Clients and other hard graders have praised Barnett for his courtroom skills and legal acumen.

A client in a $100 million oil and gas case, which Barnett’s team won at trial and held on appeal, said Barnett and his team “presented a rare combination of strong legal intellect, common sense about right and wrong, and credibility in the courtroom.” David McCombs at Haynes and Boone said Barnett “has a natural presence that goes over well with juries and judges.”

Even former adversaries give Barnett high marks. Lead opposing counsel in a decade-long antitrust slugfest said “Barry is a highly skilled advocate. He understands what really matters in telling a narrative and does so in a very compelling manner.”

Barnett relishes opportunities to collaborate with all kinds of people. At the Center for American and International Law (CAIL), founded by a former prosecutor at Nuremberg in 1947 and headquartered in the Dallas area, he has served on the Executive Committee, co-chaired the committee that produced CAIL’s first-ever strategic plan, supported CAIL’s Institute for Law Enforcement Administration and other development efforts, and proposed formation of a new Institute for Social Justice Law. CAIL’s former President David Beck said “Barry is extremely bright” and is “very well prepared in every lawsuit or professional task he undertakes.”

Barnett is also a Trustee of the New-York Historical Society, a Sterling Fellow at Yale, a member of the Yale University Art Gallery’s Governing Board, a winner of the Class Award for his work on behalf of his college class, and a proud contributor to the Yellow Ribbon Program at Harvard Law. Barnett’s pro bono work includes leading the trial team representing people who are at greatest risk of severe illness and death as a result of being exposed to the novel coronavirus SARS-CoV-2 while being detained in the Dallas County jail—work for which he received the NGAN Legal Advocacy Fund RBG Award.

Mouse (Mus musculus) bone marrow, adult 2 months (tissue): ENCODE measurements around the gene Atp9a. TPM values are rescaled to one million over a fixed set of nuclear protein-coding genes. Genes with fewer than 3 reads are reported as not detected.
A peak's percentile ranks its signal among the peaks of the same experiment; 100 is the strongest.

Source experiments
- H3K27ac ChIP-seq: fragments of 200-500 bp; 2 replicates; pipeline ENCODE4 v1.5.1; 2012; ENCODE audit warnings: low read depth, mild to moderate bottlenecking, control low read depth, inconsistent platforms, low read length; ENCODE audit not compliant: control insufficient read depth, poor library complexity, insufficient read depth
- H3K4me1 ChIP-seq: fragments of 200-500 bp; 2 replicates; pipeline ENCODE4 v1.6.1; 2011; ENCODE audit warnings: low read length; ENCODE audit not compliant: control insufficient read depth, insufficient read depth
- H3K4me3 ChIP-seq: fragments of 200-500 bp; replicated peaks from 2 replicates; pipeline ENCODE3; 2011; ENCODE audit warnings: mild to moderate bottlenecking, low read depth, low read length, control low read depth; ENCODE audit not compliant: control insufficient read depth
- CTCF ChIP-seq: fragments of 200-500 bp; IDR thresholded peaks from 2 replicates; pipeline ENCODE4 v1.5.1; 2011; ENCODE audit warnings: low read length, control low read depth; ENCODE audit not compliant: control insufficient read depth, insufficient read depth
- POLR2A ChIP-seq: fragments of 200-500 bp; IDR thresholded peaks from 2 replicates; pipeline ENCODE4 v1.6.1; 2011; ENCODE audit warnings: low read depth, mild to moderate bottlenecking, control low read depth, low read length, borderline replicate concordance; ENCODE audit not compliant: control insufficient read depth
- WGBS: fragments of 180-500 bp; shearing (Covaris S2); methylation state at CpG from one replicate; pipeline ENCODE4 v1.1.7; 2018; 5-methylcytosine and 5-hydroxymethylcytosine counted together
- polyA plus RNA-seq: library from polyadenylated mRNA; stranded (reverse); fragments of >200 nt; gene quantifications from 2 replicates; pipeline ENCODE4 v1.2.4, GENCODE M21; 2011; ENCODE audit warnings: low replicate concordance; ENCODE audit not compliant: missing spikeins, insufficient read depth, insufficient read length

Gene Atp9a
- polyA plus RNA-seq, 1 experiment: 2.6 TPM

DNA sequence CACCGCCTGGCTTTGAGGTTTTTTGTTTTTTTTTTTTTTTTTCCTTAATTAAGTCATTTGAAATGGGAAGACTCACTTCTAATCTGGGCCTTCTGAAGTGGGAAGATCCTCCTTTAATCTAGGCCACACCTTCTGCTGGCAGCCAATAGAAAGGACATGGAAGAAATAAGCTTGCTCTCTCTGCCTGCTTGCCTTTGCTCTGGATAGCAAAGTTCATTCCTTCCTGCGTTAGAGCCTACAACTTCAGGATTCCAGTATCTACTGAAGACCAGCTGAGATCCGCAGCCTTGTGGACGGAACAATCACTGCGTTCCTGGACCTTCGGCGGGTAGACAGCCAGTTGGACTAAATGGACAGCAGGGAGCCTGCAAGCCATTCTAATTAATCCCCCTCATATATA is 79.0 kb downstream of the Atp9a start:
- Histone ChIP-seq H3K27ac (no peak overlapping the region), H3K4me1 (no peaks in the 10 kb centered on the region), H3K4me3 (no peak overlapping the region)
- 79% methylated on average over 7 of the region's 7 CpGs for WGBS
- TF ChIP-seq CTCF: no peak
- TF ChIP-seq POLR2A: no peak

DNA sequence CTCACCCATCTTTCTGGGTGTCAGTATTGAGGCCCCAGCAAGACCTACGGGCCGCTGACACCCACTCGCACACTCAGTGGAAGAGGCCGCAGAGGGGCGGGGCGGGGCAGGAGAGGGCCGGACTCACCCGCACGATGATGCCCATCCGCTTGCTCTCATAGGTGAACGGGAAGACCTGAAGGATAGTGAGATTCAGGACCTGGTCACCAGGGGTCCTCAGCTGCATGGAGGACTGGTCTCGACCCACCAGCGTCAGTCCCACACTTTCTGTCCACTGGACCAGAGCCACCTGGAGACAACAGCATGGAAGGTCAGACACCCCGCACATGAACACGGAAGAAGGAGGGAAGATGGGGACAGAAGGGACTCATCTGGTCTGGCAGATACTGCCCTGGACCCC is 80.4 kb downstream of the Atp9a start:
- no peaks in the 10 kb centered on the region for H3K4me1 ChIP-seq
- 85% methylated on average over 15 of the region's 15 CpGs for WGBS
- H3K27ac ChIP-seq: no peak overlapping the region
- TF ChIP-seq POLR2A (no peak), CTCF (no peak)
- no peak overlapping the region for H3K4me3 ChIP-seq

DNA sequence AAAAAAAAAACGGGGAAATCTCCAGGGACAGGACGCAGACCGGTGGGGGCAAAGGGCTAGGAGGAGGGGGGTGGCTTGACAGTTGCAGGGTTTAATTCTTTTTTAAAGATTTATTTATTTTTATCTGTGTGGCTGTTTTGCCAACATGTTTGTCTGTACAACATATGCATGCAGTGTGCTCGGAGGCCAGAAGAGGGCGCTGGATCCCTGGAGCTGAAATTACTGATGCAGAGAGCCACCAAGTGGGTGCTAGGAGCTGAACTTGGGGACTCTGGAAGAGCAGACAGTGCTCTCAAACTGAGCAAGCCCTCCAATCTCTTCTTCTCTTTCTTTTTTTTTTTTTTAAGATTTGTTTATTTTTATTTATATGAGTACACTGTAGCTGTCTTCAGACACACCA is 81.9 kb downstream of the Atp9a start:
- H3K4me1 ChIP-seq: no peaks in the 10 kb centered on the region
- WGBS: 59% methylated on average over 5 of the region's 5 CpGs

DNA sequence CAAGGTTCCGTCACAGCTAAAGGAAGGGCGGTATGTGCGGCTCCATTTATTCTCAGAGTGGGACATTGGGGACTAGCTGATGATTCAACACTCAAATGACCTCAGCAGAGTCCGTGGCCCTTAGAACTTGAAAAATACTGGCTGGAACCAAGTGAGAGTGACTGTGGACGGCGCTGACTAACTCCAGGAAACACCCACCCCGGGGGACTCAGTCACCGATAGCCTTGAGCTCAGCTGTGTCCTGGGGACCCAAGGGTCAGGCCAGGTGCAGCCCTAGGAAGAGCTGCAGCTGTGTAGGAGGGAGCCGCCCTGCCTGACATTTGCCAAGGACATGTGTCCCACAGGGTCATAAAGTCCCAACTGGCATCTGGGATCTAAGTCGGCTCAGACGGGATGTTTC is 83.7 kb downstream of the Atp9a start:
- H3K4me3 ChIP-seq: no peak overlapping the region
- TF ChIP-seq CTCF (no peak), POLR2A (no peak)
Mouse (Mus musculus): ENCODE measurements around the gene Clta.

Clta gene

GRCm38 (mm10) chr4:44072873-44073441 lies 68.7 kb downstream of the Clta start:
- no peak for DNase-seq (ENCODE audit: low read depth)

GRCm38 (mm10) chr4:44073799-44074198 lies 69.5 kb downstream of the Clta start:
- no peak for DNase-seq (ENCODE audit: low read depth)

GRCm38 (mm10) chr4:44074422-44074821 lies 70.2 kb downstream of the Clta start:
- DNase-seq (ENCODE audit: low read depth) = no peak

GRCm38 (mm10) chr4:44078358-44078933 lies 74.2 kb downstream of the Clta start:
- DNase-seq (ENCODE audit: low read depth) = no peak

At Susman Godfrey, Barnett has served on the firm’s Executive Committee, Employment Committee, and ad hoc committees on partner compensation, succession of leadership, and revision of the firm’s partnership agreement. He also twice chaired the Practice Development Committee.

Barnett understands that clients face many pressures. Managing the stress is important, especially in matters that take years to resolve. He encourages clients to call him whenever they have a question or concern and to keep the inevitable ups and downs in perspective. He wants them to know that he will do his level best to help them achieve their goals. He also strives to foster trust and to make working with him a pleasure.

Cyrus “Skip” Marter, the General Counsel of Bonanza Creek in Denver and a former Susman Godfrey partner and client, said Barnett is “excellent about communicating with clients in a full and honest manner” and can “negotiate for his clients from a position of strength, because he is not afraid to take a case through a full trial on the merits.” Stacey Doré, the President of Hunt Utility Services and a former client, said that Barnett is “an excellent trial lawyer and the person you want to hire for your bet-the-company cases. He is client focused, responsive, and uniquely savvy about trial and settlement strategy.” A New York colleague said, “Barry is a joy to work with as co-counsel. He tackles complex procedural and factual hurdles capably, efficiently, and without drama.”

Barnett’s wide-ranging experience and calm, down-to-earth approach enable him to connect with clients, judges, jurors, witnesses, and even opposing counsel. He grew up in Nacogdoches, Texas. He co-captained his high school varsity football team as an All-East Texas middle linebacker while also serving as the Editor of Key Club’s Texas-Oklahoma District, won the Best Typist award, took the History Team to glory, and sang in the East Texas All Region Choir. As Dan Kelly of client Vistra Corp. put it, Barnett is “a great person to be around.”

Barnett is steady and loyal. He has practiced at Susman Godfrey his entire career. He and his wife Nancy live in Dallas and enjoy spending time in Houston and New York. Their daughter works for H-E-B in Houston, and their son is a Haynes and Boone transactions lawyer in Dallas.

As a member of Ivy League championship football teams in his junior and senior years at Yale and a parent of two Yalies, Barnett has no trouble choosing sides for “The Game” in November. And he knows how important fighting all the way to the end is. On his last play from scrimmage, in the waning minutes of The Game on Nov. 22, 1980, he recovered a Crimson fumble.

Yale won, 14-0.